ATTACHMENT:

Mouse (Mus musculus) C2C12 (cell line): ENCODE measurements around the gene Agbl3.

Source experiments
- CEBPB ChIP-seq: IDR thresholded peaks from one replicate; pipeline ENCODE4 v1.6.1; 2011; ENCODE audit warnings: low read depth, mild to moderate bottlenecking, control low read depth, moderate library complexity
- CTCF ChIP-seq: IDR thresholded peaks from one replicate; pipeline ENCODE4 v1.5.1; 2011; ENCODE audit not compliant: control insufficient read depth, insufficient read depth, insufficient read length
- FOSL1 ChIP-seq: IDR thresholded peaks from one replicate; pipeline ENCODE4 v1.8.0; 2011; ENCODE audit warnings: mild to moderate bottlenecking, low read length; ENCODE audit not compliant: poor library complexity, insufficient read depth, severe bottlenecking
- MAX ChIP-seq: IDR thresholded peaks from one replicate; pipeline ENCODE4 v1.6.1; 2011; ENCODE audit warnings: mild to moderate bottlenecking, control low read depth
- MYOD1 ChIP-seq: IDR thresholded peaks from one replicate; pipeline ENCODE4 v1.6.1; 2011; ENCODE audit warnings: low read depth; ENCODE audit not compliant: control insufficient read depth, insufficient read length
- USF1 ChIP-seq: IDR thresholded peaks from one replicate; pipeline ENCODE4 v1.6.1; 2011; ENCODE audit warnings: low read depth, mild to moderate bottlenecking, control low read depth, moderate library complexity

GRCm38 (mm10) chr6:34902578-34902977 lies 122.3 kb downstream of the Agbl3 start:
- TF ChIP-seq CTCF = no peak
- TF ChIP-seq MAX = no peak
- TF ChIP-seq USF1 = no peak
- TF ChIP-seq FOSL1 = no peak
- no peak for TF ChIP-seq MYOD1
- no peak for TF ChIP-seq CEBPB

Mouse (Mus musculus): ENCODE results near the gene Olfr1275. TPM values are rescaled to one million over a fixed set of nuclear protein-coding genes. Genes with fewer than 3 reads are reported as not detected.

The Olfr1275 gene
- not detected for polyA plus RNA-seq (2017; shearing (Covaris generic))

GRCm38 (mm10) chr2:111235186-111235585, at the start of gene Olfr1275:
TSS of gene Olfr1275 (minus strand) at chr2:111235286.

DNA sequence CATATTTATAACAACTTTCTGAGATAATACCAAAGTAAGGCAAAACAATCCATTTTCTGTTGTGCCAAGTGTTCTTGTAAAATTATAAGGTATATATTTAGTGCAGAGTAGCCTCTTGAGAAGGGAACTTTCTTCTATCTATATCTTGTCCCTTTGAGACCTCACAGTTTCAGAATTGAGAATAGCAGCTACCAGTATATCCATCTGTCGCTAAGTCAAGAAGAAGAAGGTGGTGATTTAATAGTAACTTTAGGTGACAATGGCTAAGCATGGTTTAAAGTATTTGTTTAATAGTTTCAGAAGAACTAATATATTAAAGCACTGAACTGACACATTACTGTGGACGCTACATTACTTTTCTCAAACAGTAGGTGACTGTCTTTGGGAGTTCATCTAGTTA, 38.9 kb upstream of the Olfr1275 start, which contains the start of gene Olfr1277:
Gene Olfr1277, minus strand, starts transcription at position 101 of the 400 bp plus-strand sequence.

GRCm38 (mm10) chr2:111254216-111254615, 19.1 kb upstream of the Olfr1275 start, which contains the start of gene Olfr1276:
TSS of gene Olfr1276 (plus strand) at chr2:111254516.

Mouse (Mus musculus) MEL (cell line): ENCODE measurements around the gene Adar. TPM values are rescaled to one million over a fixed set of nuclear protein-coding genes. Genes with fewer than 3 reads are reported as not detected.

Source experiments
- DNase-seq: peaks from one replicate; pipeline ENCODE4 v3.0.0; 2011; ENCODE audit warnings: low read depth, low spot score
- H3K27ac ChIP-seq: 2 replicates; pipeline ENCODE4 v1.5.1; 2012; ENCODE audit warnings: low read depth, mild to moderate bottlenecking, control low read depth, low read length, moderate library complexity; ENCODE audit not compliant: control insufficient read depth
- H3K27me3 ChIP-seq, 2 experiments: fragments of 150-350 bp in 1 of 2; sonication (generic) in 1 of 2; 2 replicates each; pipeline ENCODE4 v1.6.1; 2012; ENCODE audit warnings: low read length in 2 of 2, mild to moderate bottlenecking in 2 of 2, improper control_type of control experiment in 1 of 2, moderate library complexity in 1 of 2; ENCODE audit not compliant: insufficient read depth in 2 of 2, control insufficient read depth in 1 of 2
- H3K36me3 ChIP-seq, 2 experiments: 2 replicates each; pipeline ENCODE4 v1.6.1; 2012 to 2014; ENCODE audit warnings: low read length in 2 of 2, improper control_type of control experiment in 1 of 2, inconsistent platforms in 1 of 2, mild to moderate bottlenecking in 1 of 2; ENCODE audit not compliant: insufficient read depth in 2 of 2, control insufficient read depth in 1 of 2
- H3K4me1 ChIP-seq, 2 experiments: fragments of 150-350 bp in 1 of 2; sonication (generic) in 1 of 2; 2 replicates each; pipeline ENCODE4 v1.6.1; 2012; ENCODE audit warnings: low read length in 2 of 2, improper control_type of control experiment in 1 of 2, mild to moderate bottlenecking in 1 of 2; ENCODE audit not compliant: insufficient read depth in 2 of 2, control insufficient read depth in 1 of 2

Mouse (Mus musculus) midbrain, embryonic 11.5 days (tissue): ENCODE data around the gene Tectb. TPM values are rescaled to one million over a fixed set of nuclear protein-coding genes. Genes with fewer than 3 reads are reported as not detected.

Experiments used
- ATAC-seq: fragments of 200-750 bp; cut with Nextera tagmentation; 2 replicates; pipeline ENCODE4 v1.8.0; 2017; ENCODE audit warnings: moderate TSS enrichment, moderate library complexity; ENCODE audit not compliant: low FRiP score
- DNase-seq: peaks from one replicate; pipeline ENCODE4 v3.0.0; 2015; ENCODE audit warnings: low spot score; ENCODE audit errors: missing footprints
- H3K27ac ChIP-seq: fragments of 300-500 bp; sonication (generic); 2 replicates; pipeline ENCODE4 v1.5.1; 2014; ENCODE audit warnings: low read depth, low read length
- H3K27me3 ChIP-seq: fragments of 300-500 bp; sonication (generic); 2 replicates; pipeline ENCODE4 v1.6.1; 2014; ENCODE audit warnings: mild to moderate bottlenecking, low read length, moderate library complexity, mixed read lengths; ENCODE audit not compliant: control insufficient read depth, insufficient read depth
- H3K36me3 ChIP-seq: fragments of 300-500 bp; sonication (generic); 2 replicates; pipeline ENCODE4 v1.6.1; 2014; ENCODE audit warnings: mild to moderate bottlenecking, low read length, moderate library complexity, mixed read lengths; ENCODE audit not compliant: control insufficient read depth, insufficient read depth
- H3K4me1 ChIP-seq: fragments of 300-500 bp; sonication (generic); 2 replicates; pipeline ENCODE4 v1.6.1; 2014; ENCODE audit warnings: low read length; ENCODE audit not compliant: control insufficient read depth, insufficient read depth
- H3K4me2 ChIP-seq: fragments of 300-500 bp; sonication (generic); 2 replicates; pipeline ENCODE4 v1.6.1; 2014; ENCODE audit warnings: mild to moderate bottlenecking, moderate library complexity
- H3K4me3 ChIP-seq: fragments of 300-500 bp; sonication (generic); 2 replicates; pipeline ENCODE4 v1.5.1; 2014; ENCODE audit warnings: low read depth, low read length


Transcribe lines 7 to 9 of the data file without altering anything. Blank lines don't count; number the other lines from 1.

- MYOD1 ChIP-seq: IDR thresholded peaks from one replicate; pipeline ENCODE4 v1.6.1; 2011; ENCODE audit warnings: low read depth; ENCODE audit not compliant: control insufficient read depth, insufficient read length
- USF1 ChIP-seq: IDR thresholded peaks from one replicate; pipeline ENCODE4 v1.6.1; 2011; ENCODE audit warnings: low read depth, mild to moderate bottlenecking, control low read depth, moderate library complexity

GRCm38 (mm10) chr6:34902578-34902977 lies 122.3 kb downstream of the Agbl3 start: